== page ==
Info : Each month, we share multilingual family interview from a family around the world. The interview shares their story as well as their challenges, successes, tips and advice in language learning. If you would like your family to participate in an interview, please contact us here.
Introduce yourself and your family
I am Emilie, a French homeschooling mom currently living in Canada. I am also the founder of Arabic Seeds (an online platform helping families to learn Arabic through resources and a blog). I have a trilingual child and our family is French and Algerian alhamdulillah. My husband speaks Arabic, French, English, various Arabic dialects and Amazigh (the berber language of Algeria) and he decided to mostly speak Arabic to our child from baby age, so it had more exposure to this language since we don’t live in an Arabic-speaking country. (He is also my trustworthy Arabic proofreader for Arabic Seeds ;))
What languages do you speak?
I speak French, English and Arabic (learning and improving those two ones!). I have also been exposed to Latin, Ancient Greek and Spanish when I was in high school in France. I forgot almost everything about them but it was a great enrichment for me and I think it developed good language-acquiring mechanisms in my brain!
How many and which ones do you speak on a daily basis?
On a daily basis, I speak French and I try to use more and more Arabic with my child since I am learning it and this is the best way I found to really acquire it!
I decided to mostly raise my child in Arabic when she was a baby/preschooler but since she is bigger now, I tend to speak more French with her (the easy way for my brain especially since we have more complex conversations). But I want to go back to more Arabic because it is a really important language for me and because I don’t want to forget it. It is a daily challenge!
I also speak some English with my child when we homeschool.
Are you teaching your children these languages ? Do you homeschool, if so, how do you incorporate the languages into learning ?
We decided to start homeschooling this year (our child is in grade 1) for many reasons and one of them is the ability to incorporate our languages, to preserve them more and to balance them well. I think that’s a true blessing and we are so grateful for having this freedom and flexibility. i hope we can pursue this in the future.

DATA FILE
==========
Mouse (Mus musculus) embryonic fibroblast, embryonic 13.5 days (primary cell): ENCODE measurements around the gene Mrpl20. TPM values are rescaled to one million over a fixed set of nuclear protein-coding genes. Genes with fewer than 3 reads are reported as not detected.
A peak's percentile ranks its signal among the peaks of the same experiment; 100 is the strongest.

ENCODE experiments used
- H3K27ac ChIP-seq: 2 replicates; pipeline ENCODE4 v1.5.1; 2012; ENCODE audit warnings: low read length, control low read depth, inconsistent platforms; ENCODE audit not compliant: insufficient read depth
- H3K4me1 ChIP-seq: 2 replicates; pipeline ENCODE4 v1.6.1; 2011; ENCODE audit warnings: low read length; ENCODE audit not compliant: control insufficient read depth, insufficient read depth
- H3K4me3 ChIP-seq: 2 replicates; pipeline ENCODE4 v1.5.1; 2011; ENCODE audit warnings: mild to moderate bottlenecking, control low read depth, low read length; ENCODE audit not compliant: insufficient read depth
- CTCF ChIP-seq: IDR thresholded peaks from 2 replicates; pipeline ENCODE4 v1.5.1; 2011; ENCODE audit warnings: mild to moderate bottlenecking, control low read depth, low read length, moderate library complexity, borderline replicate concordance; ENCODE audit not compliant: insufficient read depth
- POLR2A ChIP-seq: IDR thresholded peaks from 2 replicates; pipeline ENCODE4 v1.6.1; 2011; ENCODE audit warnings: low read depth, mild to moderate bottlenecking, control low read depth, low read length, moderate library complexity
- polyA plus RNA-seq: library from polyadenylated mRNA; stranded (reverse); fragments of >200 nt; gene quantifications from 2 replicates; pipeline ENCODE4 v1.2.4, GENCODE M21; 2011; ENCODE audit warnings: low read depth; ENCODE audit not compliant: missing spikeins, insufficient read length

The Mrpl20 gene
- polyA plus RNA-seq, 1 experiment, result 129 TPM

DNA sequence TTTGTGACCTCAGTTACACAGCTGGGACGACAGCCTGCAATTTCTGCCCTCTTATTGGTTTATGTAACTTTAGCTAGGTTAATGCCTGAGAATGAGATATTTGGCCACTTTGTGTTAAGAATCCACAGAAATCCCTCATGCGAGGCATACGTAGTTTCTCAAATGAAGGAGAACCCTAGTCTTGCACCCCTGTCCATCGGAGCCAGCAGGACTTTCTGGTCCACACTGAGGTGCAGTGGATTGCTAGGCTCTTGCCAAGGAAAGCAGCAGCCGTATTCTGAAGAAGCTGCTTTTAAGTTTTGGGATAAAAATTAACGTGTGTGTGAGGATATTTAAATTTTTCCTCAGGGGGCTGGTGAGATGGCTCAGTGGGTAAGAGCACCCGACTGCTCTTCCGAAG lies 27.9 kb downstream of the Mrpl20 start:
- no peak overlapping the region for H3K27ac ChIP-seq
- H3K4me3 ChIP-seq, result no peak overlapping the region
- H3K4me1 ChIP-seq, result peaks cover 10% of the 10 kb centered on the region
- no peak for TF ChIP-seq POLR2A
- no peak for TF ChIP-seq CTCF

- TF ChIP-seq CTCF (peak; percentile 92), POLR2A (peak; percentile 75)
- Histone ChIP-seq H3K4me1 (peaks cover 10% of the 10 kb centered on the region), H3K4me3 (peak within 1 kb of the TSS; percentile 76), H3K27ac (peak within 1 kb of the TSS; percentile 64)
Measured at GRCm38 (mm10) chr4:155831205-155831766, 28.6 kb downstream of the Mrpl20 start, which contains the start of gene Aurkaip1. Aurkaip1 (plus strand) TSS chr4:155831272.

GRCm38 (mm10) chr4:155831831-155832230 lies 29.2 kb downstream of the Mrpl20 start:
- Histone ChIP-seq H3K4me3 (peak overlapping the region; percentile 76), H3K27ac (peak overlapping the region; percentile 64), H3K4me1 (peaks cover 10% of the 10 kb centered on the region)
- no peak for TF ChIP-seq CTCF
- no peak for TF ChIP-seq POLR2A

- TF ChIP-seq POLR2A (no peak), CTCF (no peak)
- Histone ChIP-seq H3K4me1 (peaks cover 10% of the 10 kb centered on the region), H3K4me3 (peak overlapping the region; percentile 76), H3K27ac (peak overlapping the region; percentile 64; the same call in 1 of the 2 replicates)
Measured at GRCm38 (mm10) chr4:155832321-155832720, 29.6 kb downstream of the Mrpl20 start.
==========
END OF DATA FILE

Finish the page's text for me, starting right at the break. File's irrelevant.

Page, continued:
Since the last 2 years we were living in a Canadian English-speaking province, our child got the opportunity to really acquire English (from daily life and part-time preschool attendance). English is also an essential language nowadays so we chose to keep it as the main language of instruction in our homeschool (for core subjects like Language Arts, Math, Sciences, Social Studies) but our daily routine also includes an Arabic time (with activities like copywriting, read-aloud, free writing, writing for an Arabic penpal exchange).
Moreover, after our homeschool time is done for the day, I try to alternate the exposure of both languages through my child’s cartoon/documentary time and our bedtime read-aloud. One day the cartoon/documentary and the book will be in English, the day after they will be in Arabic.
I decided to keep French writing and reading for later. She already speaks it very well and is exposed to it a lot daily compared to English and Arabic. I also know that she can pick a language easily and I noticed she is already picking French reading by doing the parallel with English and reading the packaging and signs in French (in Canada, packagings are bilingual and we are currently in a French-speaking province).
What have been challenges so far ?
Trying to find a good language exposure balance and keeping the interest of my child in the minority languages (this year since we are in a French-speaking province, the minority languages are English and Arabic).
Tell us about one of your successes.
I have been monolingual for my first 20 years of life in France and I never ever thought I would be able to speak other languages and to raise a multilingual child!
What are some other ways besides just speaking the language that have exposed your children to your’s or your spouse’s languages ? (ex. cultural events, food, travel)
Immigrating to Canada, Homeschooling, Skype sessions with our families overseas.
What is some advice you would like to offer to other multilingual families?
Try to balance the exposure to your languages daily in a meaningful way for your child, adapt this balance to changes in your situation (for example, if you move to a new country, a language may suddenly become the minority language and you will have to incorporate more of it at home), never give up, be patient and persevere!
Name up to 3 ressources you find useful for your family.
- Books, books and books! If your budget is tight, check out your local library to borrow them (some libraries in big cities even have books in different languages) and buy second-hand at charity stores or garage sales.
- Youtube, to find cartoons and documentaries in different languages.
- The Arabic Teaching book “Al 3arabiyyatu bayna yadayk” (Arabic at your hands) helped me so much for Arabic with its dialogues, audios and daily-life topics. I also use it with my child.
Which language would you recommend someone to learn and why ?
Arabic! It is beautiful and I love how it is rich and meticulous (good for our brain!).
Emilie is a French homeschooling mom raising a trilingual child. She is also the founder of arabicseeds.com, an online website helping families and teachers (including non-native speakers) to teach Arabic to kids in a meaningful way through engaging printable resources, and exclusive learning content for the Arabic Seeds membership (including videos and audios for non-native speakers). She also shares her own experience and invite guests to share their tips on Arabic Seeds’ blog. You can also find Arabic Seeds on Facebook and Instagram.